I do not take any exceptions to the Westminster Confession of Faith. Wilson conveniently forgot to mention WCF 28.5, when he argues that I need to take an exception to the Standards:
Although it be a great sin to contemn or neglect this ordinance, yet grace and salvation are not so inseparably annexed unto it, as that no person can be regenerated or saved without it; or, that all that are baptized are undoubtedly regenerated. (emphasis added)
This clearly states that regeneration is not dependent on baptism. If regeneration can happen without baptism ever happening (such as the thief on the cross), then regeneration is simply not dependent on baptism. One does not have to have baptism in order for regeneration to happen. And, as the Confession equally clearly states, just because one has baptism does not mean that one is regenerated, either. So, I am in perfect conformity with the Confession in saying that regeneration is not dependent on baptism. Lack of baptism does not mean lack of regeneration, and baptism does not automatically confer regeneration. If regeneration happens at the time-point of baptism, I am willing to say that the Holy Spirit uses baptism as a means through which a sinner is regenerated, although the baptism without the Word can do nothing. And before the TR’s jump all over me for being FV, hear the rest of this out carefully. It is crystal clear it is really the Word that the Holy Spirit uses to regenerate someone. Even in baptism, I would argue that it is the Word which regenerates if regeneration happens at that time. (See chapter 10 of the WCF, which lays out the Confession’s doctrine of regeneration, or effectual calling, a synonymous term (notice that baptism is not mentioned at all, or even hinted at in that chapter)) But that will only be because the thing signified is also given, not because of the sign only being given. FV guys are fond of pointing out that the norm appears to be that the sign and thing signified are normally annexed one to the other. But the grace promised in 28.6 is the efficacy of baptism as a sign and seal. This must be distinguished (however closely one wants to tie the sacramental union) from the thing signified.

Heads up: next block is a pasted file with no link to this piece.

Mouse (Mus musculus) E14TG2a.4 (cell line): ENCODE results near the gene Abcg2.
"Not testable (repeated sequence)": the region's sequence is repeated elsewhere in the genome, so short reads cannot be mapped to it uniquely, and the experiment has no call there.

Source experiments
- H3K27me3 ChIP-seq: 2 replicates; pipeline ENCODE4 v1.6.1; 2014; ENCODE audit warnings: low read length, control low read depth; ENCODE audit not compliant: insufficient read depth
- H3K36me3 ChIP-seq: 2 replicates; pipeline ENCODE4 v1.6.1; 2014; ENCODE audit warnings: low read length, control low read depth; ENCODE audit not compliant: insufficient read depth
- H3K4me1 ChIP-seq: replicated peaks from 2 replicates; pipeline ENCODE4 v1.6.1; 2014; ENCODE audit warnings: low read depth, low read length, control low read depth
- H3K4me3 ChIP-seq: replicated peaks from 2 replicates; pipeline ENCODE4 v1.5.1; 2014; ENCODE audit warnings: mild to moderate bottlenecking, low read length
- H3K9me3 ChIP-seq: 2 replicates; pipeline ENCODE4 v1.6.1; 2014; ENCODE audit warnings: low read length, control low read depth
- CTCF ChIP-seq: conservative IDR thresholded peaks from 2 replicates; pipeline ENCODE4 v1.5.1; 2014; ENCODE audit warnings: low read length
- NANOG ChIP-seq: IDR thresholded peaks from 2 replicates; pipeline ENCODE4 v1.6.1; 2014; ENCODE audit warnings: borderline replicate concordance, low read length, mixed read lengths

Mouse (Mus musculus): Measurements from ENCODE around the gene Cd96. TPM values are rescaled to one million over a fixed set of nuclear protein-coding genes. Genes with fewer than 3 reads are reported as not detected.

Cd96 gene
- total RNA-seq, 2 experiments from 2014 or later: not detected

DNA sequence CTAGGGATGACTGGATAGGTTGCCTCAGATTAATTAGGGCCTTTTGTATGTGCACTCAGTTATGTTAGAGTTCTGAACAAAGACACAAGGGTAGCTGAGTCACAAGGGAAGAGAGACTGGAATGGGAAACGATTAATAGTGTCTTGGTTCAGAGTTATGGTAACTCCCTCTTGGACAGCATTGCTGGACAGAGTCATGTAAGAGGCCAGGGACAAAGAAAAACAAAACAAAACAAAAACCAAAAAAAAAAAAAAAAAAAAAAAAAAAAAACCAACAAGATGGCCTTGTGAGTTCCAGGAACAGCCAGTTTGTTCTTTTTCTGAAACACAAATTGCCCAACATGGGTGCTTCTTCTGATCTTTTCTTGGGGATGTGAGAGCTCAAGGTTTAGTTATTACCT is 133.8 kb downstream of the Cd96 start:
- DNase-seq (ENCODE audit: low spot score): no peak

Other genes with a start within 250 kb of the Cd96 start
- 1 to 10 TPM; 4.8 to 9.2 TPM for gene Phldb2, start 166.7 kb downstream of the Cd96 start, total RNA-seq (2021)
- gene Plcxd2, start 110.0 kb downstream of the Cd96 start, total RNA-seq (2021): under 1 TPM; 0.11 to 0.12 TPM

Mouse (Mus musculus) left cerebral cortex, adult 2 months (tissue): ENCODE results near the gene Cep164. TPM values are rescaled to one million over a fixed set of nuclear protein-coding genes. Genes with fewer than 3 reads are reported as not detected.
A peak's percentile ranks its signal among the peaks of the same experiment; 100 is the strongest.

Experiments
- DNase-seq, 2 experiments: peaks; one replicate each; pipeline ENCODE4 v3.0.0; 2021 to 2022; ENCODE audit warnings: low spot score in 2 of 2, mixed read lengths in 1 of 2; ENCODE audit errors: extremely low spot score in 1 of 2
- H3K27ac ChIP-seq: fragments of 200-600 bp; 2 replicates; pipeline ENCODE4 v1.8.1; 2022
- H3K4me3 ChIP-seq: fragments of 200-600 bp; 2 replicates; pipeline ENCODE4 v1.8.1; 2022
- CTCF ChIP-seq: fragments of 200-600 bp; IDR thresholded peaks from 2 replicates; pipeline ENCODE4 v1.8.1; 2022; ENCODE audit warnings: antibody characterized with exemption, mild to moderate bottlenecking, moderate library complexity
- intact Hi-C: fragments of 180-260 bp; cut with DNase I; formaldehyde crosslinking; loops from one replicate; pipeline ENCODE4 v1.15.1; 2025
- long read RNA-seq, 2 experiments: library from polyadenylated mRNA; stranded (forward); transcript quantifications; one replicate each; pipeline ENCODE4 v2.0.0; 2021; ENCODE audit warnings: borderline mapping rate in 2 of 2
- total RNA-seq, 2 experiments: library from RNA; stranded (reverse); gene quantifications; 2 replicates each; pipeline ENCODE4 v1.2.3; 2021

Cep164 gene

That being said, Wilson seems not to want to answer my query about Warfield. I would still appreciate it if Wilson would engage the Warfield quotations from the Shorter Writings, those books out of which Wilson forgot to read when formulating what Warfield supposedly believed about the Sacraments. In other words, I refuse to allow any kind of derailing of the discussion from Warfield’s beliefs to my beliefs. We are really talking about Warfield’s beliefs, not whether I should take an exception to the Confession. My own beliefs are tangential to this discussion.